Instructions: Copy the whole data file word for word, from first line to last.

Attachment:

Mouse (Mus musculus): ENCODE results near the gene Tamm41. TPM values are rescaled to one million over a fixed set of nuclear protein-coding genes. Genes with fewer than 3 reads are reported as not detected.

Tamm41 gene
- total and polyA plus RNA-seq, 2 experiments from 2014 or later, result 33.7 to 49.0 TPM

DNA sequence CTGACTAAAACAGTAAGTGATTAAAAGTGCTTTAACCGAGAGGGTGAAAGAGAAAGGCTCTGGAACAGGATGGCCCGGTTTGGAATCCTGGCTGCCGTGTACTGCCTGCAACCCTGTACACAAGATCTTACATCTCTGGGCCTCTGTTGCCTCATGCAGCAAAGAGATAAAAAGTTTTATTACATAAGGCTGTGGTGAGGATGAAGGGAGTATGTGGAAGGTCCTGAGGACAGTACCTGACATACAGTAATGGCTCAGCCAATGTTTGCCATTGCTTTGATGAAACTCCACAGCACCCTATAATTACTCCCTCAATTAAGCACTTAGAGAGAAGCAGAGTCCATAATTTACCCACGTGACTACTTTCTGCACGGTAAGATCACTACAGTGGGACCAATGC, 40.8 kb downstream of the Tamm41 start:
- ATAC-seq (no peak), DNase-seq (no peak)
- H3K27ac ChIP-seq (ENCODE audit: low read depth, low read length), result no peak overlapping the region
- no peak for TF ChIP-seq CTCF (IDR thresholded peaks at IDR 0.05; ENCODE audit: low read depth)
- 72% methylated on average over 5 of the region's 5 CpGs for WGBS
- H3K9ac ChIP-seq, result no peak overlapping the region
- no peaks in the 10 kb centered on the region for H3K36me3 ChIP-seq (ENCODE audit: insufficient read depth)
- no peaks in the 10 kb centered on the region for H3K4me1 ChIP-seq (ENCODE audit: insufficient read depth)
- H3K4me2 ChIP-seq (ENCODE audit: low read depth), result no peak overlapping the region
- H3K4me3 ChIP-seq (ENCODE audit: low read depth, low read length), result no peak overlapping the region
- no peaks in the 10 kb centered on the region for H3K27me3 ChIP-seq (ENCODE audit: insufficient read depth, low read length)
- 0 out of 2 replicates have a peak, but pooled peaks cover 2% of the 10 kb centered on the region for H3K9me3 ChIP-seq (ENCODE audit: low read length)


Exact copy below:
Mouse (Mus musculus): ENCODE results near the gene Tamm41. TPM values are rescaled to one million over a fixed set of nuclear protein-coding genes. Genes with fewer than 3 reads are reported as not detected.

Tamm41 gene
- total and polyA plus RNA-seq, 2 experiments from 2014 or later, result 33.7 to 49.0 TPM

DNA sequence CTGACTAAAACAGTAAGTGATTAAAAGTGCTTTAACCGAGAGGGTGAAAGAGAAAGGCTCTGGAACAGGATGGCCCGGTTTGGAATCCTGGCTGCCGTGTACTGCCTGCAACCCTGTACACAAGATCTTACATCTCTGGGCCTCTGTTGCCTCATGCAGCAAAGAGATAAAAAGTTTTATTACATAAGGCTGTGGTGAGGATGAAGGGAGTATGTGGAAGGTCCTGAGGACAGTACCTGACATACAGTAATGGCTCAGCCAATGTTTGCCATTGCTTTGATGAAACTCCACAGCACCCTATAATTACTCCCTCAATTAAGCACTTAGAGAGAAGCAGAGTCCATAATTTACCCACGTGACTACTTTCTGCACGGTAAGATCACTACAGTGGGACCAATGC, 40.8 kb downstream of the Tamm41 start:
- ATAC-seq (no peak), DNase-seq (no peak)
- H3K27ac ChIP-seq (ENCODE audit: low read depth, low read length), result no peak overlapping the region
- no peak for TF ChIP-seq CTCF (IDR thresholded peaks at IDR 0.05; ENCODE audit: low read depth)
- 72% methylated on average over 5 of the region's 5 CpGs for WGBS
- H3K9ac ChIP-seq, result no peak overlapping the region
- no peaks in the 10 kb centered on the region for H3K36me3 ChIP-seq (ENCODE audit: insufficient read depth)
- no peaks in the 10 kb centered on the region for H3K4me1 ChIP-seq (ENCODE audit: insufficient read depth)
- H3K4me2 ChIP-seq (ENCODE audit: low read depth), result no peak overlapping the region
- H3K4me3 ChIP-seq (ENCODE audit: low read depth, low read length), result no peak overlapping the region
- no peaks in the 10 kb centered on the region for H3K27me3 ChIP-seq (ENCODE audit: insufficient read depth, low read length)
- 0 out of 2 replicates have a peak, but pooled peaks cover 2% of the 10 kb centered on the region for H3K9me3 ChIP-seq (ENCODE audit: low read length)